In this election year, raise your fork and vote food.

Whether you realize it or not, food is politics. With every food choice you make, you are participating in systems run and regulated by local, regional, national, and global systems that play a role in every facet of food production, from water, soil, and air to energy, seeds, and money.

When I am out on the road talking to people about changing their food systems for the better, the most frequently asked question I get is, “What’s one thing I can do to make a difference?” Usually, my answer is, “Do more than one thing.” But maybe the better answer is, “You have already taken the first step.” Because if food is politics, then eating is activism.

If that idea sounds overwhelming or paralyzing, it shouldn’t. Hopefully, it empowers you. Whether or not you consider yourself a political activist, eventually, you have to eat, and the choices you make in selecting the foods you eat are a little bit like votes in support of the food systems represented in every ingredient — which means you have the power to make a difference.

Take Stock of the Kitchen Cabinet

With election season upon us, voting is first and foremost on our minds. But before you step into the voting booth, take control of your food by cooking at home. Opt for nonprocessed foods. Teach your children what fresh food looks and tastes, and show them how to prepare it. Cooking is a skill that will save your life, your health, and your bank account. When you buy food that is locally raised or produced, you’re supporting your local economy, too — a win-win.

Get in the Know

In a world where the amount of information can be overwhelming, there are some great online resources that cover food and food policy on a regular basis in thoughtful, compelling ways. Some of my favorites are Civil Eats, Marion Nestle’s Food Politics blog, Food and Water Watch, Food Tank, and Ecocentric.

Speak Out

Depending on where you live, local representatives may not consider food issues as part of their platform. One way to bring it to their attention is to use your voice. For one writer in Maine, the paradox of using box-top initiatives for school fund-raising while advocating for healthy food in school cafeterias led to a newspaper column that opened the door to thinking differently.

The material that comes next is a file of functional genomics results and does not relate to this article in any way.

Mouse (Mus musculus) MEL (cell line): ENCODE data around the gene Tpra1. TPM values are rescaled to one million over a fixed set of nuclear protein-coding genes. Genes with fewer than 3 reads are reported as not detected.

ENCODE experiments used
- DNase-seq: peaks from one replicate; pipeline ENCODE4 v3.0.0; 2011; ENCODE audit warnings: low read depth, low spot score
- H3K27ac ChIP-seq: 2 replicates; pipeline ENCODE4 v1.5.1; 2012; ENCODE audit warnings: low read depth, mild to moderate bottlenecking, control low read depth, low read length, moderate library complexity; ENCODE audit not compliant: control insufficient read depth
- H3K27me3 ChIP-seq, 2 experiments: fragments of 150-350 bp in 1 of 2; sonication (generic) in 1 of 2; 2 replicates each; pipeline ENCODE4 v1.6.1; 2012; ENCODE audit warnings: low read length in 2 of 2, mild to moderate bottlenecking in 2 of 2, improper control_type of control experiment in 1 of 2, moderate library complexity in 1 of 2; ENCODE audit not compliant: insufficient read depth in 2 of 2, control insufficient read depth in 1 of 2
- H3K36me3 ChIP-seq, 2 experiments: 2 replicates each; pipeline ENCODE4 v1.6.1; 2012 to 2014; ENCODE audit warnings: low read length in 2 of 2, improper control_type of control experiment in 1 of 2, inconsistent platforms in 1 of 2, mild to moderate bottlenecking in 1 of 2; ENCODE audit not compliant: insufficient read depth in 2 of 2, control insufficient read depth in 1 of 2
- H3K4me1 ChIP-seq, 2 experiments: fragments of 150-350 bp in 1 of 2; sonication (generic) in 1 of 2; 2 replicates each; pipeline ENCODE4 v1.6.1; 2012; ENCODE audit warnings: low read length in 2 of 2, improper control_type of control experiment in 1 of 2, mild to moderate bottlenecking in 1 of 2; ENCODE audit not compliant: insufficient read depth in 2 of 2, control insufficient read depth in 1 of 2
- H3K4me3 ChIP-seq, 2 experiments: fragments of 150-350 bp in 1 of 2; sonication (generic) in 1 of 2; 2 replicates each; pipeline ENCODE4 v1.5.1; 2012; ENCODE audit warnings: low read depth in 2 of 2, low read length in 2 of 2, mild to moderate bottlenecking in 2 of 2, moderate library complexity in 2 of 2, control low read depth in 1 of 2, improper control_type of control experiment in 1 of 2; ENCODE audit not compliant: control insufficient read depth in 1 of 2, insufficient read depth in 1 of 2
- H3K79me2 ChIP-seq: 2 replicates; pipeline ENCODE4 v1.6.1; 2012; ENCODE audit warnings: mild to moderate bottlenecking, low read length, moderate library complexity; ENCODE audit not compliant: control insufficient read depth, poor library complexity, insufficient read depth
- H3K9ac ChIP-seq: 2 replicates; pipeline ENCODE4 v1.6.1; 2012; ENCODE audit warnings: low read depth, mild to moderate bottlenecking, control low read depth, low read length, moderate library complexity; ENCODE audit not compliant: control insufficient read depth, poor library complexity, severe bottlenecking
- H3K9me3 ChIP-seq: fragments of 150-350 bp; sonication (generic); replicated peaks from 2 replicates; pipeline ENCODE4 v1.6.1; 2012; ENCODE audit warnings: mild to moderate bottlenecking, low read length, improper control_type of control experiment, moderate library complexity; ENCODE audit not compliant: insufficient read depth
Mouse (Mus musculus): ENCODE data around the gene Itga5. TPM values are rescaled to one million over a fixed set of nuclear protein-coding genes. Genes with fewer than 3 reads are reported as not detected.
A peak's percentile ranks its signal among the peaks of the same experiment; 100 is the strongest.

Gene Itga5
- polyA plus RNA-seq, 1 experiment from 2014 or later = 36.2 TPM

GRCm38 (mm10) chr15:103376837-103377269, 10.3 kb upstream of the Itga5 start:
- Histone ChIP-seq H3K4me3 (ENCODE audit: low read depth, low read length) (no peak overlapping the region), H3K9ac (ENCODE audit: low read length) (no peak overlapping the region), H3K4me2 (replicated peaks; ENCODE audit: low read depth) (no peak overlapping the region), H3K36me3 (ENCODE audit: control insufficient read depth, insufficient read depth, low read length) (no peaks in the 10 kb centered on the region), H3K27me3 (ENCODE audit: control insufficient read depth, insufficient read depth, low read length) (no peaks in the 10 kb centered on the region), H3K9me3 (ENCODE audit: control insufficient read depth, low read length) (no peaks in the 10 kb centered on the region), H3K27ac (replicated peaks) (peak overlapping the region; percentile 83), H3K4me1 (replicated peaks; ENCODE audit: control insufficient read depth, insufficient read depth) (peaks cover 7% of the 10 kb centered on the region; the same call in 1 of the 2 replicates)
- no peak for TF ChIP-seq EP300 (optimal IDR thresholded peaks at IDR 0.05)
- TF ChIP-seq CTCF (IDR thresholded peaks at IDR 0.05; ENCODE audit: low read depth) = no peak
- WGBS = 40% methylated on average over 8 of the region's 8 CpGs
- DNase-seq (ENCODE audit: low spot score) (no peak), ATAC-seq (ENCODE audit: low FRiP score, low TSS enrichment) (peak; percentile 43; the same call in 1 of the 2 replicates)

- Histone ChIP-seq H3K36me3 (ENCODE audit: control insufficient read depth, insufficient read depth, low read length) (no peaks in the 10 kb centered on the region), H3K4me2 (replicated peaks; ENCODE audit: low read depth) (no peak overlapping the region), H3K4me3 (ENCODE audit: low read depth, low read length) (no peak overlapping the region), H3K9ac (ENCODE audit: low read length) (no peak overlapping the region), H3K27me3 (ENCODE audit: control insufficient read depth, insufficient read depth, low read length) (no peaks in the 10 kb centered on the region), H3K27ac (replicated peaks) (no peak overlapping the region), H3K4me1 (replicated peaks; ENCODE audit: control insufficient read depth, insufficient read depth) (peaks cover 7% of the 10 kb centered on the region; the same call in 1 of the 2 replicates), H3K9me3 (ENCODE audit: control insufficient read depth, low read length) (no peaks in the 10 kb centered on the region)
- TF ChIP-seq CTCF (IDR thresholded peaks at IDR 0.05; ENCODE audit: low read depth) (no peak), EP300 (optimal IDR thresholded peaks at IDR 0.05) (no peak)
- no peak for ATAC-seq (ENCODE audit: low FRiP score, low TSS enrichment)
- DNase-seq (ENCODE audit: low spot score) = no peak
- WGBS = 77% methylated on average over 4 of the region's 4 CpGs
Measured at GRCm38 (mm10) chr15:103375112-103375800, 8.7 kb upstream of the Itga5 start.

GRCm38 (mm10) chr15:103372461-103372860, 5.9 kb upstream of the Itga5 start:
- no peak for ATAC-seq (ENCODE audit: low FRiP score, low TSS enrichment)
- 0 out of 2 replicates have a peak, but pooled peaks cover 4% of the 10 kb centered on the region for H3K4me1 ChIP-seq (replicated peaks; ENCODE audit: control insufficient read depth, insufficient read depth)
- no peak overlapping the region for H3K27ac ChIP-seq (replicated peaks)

Vote Food

The other thing you can do, of course, is vote.

Food Tank recently posed ten food policy questions to the leading candidates in the presidential race. Their questions are not only a great resource for anyone looking at the state of our nation and politics in food, but they’re also a good starting place for someone who wants to adapt those questions and hold them up to your own city, town, and county politicians to see how they interpret food policy.

Food Policy Action keeps a state-by-state scorecard for how members of Congress in each state have voted on the most important pieces of food legislation. Just type in your zip code or search for your representatives by name to see where they stand.

You can also join active national initiatives and coalitions like Plate of the Nation, National Sustainable Agriculture Coalition, The Rural Coalition, and the National Family Farm Coalition, which all work to amplify the voices of citizens who are concerned about access to healthy and affordable food that is fair to food workers and protects farmland and natural resources.

Vote Now, Vote Always

Vote in all elections available to you — in local, state, and federal elections — and remember that when election season is over, voting doesn’t end. Get involved and make your voice heard on school boards and planning committees, and with nonprofits, including hospitals, that have a commitment to helping bring good food to all, not just to some.

Ali Berlow

Ali Berlow is the author of The Food Activist Handbook and The Mobile Poultry Slaughterhouse, and the co-owner of Edible Vineyard magazine. Berlow founded and served as the… See Bio

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